San José, Costa Rica, since 1956
zoo closures

Environment Ministry loses court battle to close Costa Rica's zoos

Public zoos will remain open in Costa Rica for at least 10 more years following a court ruling last Friday. An administrative court ruled in favor of nonprofit group FUNDAZOO, which administers San José’s Simón Bolívar Zoo and the Santa Ana Conservation Center, citing a contractual technicality that will allow the group to continue operating the zoos until 2024. The Environment Ministry, or MINAE, had said it would close both zoos in May.

Following years of complaints about the two public zoos’ conditions, MINAE announced last July that it planned to convert them into cageless bio-parks, and either release or place in rescue centers some 400 animals.

Following that announcement last year, FUNDAZOO filed a lawsuit citing a clause that would automatically renew its contract to operate the zoos every 10 years. In order to halt the contract’s renewal, MINAE would have to notify FUNDAZOO more than a year before the contract ended.

According to the suit, MINAE was obligated to notify FUNDAZOO that it would not renew its contract before March 7, 2013.  While MINAE filed the resolution on March 6, FUNDAZOO was notified, via email, the following day. The court ruled that this late notification constituted a breach of contract, and ordered MINAE to renew FUNDAZOO’s contract and pay damages and legal fees.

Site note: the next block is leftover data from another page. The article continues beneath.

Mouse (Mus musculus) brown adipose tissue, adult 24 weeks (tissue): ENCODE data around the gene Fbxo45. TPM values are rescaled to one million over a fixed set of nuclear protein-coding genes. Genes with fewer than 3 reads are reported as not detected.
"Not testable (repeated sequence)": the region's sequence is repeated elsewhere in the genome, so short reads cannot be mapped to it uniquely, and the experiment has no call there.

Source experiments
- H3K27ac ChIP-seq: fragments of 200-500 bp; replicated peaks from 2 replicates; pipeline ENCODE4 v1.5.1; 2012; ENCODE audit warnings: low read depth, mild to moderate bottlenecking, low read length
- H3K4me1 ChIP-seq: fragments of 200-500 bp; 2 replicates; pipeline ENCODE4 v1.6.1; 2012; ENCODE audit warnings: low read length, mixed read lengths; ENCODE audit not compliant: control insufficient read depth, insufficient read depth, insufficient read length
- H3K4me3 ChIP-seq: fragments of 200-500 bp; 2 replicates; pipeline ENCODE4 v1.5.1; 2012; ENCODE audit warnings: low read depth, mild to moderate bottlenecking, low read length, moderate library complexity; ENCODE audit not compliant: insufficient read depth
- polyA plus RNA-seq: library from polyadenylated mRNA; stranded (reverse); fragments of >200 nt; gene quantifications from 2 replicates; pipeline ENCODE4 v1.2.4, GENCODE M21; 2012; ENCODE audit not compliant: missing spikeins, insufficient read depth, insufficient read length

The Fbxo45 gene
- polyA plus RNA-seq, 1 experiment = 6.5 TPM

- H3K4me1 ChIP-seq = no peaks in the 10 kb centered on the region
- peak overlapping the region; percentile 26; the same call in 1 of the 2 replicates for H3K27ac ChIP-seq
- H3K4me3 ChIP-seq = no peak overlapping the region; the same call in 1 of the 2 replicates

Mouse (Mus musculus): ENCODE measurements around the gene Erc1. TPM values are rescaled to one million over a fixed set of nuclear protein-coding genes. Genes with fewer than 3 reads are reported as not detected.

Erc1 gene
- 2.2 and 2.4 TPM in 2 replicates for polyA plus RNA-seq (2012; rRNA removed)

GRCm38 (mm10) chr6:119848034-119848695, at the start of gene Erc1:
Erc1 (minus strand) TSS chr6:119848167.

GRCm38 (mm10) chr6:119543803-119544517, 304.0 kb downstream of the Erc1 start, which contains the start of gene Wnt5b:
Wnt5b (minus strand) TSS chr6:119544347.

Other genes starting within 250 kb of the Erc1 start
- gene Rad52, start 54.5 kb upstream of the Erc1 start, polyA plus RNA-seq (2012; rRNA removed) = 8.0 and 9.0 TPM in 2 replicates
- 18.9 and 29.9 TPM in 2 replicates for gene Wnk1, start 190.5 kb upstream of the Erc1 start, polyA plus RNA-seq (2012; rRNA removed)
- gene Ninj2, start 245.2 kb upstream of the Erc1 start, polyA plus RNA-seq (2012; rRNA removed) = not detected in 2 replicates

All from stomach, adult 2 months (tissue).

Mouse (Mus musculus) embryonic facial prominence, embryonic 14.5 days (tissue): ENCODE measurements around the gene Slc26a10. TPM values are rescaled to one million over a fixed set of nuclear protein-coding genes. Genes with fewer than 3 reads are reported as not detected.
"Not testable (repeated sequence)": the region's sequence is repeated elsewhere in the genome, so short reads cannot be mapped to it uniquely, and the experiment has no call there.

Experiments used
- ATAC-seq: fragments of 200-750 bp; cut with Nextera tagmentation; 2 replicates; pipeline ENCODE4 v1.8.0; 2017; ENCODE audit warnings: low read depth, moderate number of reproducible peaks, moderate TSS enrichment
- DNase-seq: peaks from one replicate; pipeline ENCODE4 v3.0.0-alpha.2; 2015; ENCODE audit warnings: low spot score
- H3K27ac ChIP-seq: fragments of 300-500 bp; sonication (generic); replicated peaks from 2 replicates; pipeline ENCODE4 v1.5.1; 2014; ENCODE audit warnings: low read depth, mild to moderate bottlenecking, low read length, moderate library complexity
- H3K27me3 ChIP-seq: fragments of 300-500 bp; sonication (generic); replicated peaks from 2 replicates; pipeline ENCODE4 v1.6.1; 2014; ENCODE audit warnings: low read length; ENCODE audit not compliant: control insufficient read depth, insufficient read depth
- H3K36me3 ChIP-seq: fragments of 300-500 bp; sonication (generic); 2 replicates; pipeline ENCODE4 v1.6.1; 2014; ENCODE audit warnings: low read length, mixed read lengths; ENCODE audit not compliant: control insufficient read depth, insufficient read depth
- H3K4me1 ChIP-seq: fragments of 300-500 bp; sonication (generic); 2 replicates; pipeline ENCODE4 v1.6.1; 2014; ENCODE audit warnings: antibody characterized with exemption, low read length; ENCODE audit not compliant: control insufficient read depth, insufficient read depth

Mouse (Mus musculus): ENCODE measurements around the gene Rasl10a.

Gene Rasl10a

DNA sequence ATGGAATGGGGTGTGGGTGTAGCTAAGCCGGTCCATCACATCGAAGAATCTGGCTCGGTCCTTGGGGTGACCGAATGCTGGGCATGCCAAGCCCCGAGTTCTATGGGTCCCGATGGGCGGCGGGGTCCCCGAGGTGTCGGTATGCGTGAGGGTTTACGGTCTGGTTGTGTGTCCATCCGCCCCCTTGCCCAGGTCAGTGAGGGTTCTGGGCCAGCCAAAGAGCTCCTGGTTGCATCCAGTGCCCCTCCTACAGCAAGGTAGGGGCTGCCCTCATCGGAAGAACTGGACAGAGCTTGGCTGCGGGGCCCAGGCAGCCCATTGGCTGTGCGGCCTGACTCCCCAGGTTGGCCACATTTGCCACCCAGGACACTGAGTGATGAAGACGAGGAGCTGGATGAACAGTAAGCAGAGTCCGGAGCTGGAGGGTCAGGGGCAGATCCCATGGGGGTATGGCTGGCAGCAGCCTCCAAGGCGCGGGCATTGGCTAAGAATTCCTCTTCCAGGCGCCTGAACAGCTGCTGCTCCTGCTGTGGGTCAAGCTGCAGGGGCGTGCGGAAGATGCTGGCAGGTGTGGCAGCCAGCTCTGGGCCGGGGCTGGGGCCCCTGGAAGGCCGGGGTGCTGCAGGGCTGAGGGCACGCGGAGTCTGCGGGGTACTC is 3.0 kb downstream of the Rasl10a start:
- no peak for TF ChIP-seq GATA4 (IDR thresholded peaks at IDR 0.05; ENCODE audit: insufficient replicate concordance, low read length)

This is the second time MINAE has tried to terminate FUNDAZOO’s contract but failed to give proper notice. The last attempt was in 2003, when FUNDAZOO was granted the current contract after a two-year battle in three different courts. In that case, the courts reached the same ruling. 

What will happen to the animals remains uncertain. Shortly following the announcement of FUNDAZOO’s lawsuit, Environment Minister René Castro told members of the press that the ministry’s decision to remove all animals from the zoos was non-negotiable.

“Even in the hypothetical case that FUNDAZOO wins in court and does not turn the zoo back over to the state, which is unlikely, the truth is that they will not be able to have animals in cages or replace any of their current animals that die or are returned to the wild with new ones,” Castro said last July.

The environment minister said he intended to phase out animal captivity in Costa Rica, including private zoos and animal exhibition centers. The Tico Times is awaiting a response from the Environment Ministry regarding their plans for the animals, but for now, zoo spokesman Eduardo Bolaños says the zoos will continue operating as normal.

“We have no idea if MINAE has the authority to take away the animals,” Bolaños said. “For now we will stay open as we always have, with the animals, like nothing has changed.”

The Tico Times will update this story with the Environment Ministry’s response to the court ruling as soon as it becomes available. 

Contact Lindsay Fendt at lfendt@ticotimes.net

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Kelly Angelica

A proposal with much merit, as a concept, sad to read it did not pass

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